I don't know for sure, but I'm guessing it had to do with facilitating congressional and judicial oversight of the action and the reasoning behind it.

What I do know for sure is that the existence of the memo has no logical bearing on the legality of the action, and there is no logical reason to bring it up at all, when debating said legality. What you should be bringing up is some kind of a law that differentiates between citizens and non-citizens among wartime enemies, and bans the killing of those enemies if they are citizens.


You mean the killing of US citizens fighting for the enemy, on purpose? Yes, of course, pretty much any time there was a major war, some American citizens ended up fighting for the other side, and the US military ended up killing some of them, on purpose, just like they killed all the non-citizen enemies. Everything the US military ever does is done with the full sanction of its commander in chief, the President.

There are no American laws making any kind of distinction whatsoever between regular enemies and enemies with US citizenship, in war. The legality of killing an American citizen in war is exactly the same as the legality of killing a foreign citizen in war.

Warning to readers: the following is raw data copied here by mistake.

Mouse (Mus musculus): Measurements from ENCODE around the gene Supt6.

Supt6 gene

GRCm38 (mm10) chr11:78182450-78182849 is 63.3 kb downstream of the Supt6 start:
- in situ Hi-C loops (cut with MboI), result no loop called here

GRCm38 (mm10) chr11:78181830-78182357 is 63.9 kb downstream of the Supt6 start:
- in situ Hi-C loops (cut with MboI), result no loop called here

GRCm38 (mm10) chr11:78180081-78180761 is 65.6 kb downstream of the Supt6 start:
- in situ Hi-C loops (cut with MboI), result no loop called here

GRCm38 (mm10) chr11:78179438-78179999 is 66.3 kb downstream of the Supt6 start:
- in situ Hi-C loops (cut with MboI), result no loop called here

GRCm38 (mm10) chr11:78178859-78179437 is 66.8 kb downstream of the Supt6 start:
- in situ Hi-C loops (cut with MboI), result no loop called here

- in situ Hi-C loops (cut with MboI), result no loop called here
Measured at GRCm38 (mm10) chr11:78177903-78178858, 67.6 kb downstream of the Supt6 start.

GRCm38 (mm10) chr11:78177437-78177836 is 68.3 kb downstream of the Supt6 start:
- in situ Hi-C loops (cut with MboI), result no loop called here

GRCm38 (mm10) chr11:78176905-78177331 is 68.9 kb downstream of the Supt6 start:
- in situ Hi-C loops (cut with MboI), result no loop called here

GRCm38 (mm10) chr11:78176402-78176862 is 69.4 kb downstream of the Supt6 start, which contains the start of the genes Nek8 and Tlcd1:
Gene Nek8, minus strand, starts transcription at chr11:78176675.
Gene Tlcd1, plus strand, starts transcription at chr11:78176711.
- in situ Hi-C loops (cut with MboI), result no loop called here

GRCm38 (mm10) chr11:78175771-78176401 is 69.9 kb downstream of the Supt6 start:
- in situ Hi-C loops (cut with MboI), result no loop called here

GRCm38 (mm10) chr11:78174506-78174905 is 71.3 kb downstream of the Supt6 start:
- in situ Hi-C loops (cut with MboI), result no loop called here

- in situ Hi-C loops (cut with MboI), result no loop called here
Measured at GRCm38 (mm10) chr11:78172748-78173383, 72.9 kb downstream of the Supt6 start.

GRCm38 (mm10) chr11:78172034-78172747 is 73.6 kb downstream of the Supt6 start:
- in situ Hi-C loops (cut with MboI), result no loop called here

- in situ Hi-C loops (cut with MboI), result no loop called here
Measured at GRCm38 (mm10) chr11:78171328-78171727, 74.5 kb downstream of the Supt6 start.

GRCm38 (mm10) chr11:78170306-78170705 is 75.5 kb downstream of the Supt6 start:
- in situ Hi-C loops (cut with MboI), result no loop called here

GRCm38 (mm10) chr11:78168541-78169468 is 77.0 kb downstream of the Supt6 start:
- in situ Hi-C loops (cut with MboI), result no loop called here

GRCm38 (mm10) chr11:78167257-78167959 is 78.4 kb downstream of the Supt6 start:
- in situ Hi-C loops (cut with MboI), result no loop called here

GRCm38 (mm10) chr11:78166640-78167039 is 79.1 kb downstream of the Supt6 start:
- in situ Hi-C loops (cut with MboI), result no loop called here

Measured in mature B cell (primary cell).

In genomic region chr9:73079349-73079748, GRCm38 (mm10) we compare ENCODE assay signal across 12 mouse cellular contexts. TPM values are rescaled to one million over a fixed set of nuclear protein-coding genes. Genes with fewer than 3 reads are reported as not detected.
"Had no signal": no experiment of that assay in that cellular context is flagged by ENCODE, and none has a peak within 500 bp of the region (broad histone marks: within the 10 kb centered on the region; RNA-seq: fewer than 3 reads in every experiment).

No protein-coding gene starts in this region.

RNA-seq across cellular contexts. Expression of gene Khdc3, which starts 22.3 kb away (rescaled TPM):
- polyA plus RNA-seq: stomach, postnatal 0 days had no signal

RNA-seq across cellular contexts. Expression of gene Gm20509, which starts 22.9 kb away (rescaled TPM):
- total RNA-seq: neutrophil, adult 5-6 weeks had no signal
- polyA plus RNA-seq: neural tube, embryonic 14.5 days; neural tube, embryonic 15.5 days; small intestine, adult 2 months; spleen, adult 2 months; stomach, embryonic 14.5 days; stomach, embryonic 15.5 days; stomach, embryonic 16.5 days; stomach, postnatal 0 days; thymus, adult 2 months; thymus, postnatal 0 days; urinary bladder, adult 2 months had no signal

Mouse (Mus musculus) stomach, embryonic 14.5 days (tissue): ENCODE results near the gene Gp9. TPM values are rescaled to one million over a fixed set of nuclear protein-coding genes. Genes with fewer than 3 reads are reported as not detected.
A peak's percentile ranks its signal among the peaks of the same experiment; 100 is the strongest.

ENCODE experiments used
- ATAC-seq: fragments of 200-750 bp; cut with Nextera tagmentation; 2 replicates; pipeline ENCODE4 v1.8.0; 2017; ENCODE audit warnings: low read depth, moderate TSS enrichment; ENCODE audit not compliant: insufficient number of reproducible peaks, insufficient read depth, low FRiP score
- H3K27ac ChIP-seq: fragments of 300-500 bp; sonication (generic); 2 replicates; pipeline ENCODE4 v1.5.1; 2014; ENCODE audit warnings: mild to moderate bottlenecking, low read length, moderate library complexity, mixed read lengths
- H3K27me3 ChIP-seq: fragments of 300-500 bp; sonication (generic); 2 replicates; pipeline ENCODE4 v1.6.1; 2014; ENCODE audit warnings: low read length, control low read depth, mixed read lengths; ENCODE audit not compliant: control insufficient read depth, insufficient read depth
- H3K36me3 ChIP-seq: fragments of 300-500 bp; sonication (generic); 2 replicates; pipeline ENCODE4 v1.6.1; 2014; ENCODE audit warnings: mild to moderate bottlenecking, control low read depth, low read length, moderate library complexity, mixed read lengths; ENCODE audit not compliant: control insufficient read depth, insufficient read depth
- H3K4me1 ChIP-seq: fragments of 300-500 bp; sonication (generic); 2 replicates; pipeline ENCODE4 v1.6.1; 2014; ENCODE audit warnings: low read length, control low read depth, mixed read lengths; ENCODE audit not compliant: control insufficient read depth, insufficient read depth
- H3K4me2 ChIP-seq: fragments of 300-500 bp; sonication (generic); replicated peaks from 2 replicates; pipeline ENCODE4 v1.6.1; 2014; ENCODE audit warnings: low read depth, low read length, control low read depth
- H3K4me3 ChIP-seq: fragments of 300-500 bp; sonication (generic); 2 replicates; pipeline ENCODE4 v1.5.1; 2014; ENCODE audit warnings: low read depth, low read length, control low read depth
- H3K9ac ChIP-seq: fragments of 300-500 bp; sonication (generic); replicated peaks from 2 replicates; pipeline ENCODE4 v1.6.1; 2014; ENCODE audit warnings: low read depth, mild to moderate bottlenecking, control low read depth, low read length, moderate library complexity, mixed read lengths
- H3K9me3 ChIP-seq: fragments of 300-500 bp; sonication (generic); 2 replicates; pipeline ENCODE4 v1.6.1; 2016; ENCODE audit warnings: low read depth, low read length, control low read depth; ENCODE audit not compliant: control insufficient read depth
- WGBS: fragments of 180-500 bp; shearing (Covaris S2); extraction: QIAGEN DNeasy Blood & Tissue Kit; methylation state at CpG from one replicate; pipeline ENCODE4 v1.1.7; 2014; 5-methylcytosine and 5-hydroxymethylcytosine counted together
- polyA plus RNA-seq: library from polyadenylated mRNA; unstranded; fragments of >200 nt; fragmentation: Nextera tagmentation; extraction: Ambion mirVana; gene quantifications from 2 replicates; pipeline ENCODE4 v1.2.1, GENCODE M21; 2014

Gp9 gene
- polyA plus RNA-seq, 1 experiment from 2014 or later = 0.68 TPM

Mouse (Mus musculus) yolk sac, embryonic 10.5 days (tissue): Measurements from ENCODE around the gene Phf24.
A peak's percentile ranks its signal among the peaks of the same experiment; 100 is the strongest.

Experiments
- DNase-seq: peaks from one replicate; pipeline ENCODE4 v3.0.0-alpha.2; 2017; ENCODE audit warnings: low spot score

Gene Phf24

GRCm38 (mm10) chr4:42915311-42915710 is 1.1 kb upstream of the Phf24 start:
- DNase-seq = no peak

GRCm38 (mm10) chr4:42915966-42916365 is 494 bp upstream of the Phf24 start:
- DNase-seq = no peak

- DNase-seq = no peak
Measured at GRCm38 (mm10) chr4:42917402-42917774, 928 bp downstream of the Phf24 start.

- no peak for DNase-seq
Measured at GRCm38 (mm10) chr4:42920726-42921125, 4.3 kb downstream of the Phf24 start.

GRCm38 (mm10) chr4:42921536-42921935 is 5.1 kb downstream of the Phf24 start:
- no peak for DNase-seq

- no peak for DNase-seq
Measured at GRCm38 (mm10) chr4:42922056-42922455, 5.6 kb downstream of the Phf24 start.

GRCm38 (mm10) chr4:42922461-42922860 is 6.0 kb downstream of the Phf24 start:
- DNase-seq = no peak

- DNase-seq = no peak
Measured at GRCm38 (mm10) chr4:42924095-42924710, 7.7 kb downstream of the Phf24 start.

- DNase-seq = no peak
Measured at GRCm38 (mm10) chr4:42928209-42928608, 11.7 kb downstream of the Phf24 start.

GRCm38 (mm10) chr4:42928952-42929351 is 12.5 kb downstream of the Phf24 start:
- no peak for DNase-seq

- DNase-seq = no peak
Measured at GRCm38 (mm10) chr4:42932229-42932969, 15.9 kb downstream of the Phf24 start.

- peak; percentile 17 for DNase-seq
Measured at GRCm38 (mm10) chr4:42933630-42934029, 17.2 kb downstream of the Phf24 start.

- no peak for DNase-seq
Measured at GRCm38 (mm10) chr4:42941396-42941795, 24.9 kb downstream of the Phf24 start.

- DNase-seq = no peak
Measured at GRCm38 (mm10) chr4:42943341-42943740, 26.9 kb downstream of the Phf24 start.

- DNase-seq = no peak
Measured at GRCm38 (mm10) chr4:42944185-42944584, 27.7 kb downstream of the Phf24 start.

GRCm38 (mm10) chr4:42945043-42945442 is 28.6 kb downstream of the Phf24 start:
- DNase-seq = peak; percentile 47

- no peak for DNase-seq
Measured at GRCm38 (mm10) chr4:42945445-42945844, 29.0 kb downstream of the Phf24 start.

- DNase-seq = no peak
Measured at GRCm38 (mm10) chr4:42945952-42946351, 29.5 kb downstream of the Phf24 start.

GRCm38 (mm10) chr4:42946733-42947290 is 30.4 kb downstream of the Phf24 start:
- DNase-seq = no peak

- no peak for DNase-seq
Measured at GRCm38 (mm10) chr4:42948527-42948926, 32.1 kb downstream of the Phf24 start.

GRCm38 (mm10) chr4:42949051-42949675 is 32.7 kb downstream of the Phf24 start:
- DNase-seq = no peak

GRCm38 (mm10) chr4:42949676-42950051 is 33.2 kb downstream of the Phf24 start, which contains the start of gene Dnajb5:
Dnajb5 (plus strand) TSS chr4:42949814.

They refuse to be transparent about a memo that obviously contains information on why he's dead and how he died. Disclosing either would disclose our methods of gathering information and carrying out the war. No sane person would disclose that.

If you want to point out the Obama admin's lack of transparency, they are keeping plenty of secrets not related to the war. Pick on one of those.
Yeah, I am a total idiot for even bringing it up. No one else (with far better credentials than me) has ever even mentioned it...

http://www.cato-at-liberty.org/four-thoughts-on-the-anwar-al-awlaki-assassination/
http://www.cato.org/pub_display.php?pub_id=12085
http://www.cato.org/pub_display.php?pub_id=12140
http://www.cato.org/pub_display.php?pub_id=13783
http://www.cato-at-liberty.org/awlaki-and-due-process/
http://www.npr.org/2011/09/30/140959250/debate-erupts-over-legality-of-al-awlakis-killing
http://articles.cnn.com/2011-09-30/...i-yemeni-embassy-drone-missile?_s=PM:POLITICS
http://www.huffingtonpost.com/2011/09/30/awlaki-killed-american-cl_n_988929.html
http://swampland.time.com/2011/09/30/was-killing-american-al-qaeda-cleric-anwar-al-awlaki-legal/
http://www.guardian.co.uk/commentisfree/cifamerica/2011/sep/30/anwar-awlaki-extrajudicial-murder


That's a good point that I agree with but that post made me realize that we're debating too different things. You were talking about the article itself while I was talking about the actual lawsuit. (I say that as if you didn't point it out first. I'm an ass.)
Yeah, I think we already debated the Al-Awlaki killing in another thread, I was just trying to be funny in this one. Apparently I failed.
 

Lord Zero

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Neon

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Transparent? What did his father become his mother or sumptin'? tss...